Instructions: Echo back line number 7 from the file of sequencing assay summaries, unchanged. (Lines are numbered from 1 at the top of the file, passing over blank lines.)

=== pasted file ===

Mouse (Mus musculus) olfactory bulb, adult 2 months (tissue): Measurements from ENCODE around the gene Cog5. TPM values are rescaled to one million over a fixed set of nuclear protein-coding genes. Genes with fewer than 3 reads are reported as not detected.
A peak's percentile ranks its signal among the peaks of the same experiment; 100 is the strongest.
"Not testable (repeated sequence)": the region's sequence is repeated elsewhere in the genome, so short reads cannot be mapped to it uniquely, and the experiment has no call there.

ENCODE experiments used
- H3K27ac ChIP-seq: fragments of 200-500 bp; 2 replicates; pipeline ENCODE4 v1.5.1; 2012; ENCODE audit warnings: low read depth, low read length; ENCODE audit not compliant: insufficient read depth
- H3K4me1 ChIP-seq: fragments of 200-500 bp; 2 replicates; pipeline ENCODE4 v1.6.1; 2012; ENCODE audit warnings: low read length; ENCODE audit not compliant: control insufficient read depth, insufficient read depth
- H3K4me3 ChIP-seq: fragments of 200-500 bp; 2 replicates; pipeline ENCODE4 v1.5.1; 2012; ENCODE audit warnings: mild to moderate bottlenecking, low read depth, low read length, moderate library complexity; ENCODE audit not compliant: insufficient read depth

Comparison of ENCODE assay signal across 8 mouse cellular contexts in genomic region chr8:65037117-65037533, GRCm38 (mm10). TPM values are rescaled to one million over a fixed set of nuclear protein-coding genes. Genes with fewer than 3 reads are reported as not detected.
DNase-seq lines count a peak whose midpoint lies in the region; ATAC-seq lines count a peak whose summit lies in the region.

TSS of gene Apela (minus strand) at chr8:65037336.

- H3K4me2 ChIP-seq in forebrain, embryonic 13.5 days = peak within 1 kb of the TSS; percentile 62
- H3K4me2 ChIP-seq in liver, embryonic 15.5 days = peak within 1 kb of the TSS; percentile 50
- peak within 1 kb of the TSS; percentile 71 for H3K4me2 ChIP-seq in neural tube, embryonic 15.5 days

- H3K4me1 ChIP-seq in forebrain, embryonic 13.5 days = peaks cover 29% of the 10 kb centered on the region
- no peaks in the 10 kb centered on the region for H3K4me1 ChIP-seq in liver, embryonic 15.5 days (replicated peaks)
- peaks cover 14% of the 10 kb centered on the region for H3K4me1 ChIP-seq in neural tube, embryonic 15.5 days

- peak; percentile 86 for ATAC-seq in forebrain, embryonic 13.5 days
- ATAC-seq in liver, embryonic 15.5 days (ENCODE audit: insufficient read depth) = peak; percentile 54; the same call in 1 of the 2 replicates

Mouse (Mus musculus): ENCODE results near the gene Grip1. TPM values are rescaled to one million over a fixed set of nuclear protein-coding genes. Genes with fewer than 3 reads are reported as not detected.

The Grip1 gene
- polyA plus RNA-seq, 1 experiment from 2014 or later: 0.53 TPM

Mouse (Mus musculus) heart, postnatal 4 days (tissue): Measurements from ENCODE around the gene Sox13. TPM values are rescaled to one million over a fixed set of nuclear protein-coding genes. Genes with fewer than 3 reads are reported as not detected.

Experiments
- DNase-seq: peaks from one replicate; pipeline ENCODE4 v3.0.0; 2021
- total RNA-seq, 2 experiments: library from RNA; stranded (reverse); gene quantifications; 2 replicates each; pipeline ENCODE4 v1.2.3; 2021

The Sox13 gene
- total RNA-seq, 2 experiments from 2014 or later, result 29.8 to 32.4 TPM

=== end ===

- H3K4me3 ChIP-seq: fragments of 200-500 bp; 2 replicates; pipeline ENCODE4 v1.5.1; 2012; ENCODE audit warnings: mild to moderate bottlenecking, low read depth, low read length, moderate library complexity; ENCODE audit not compliant: insufficient read depth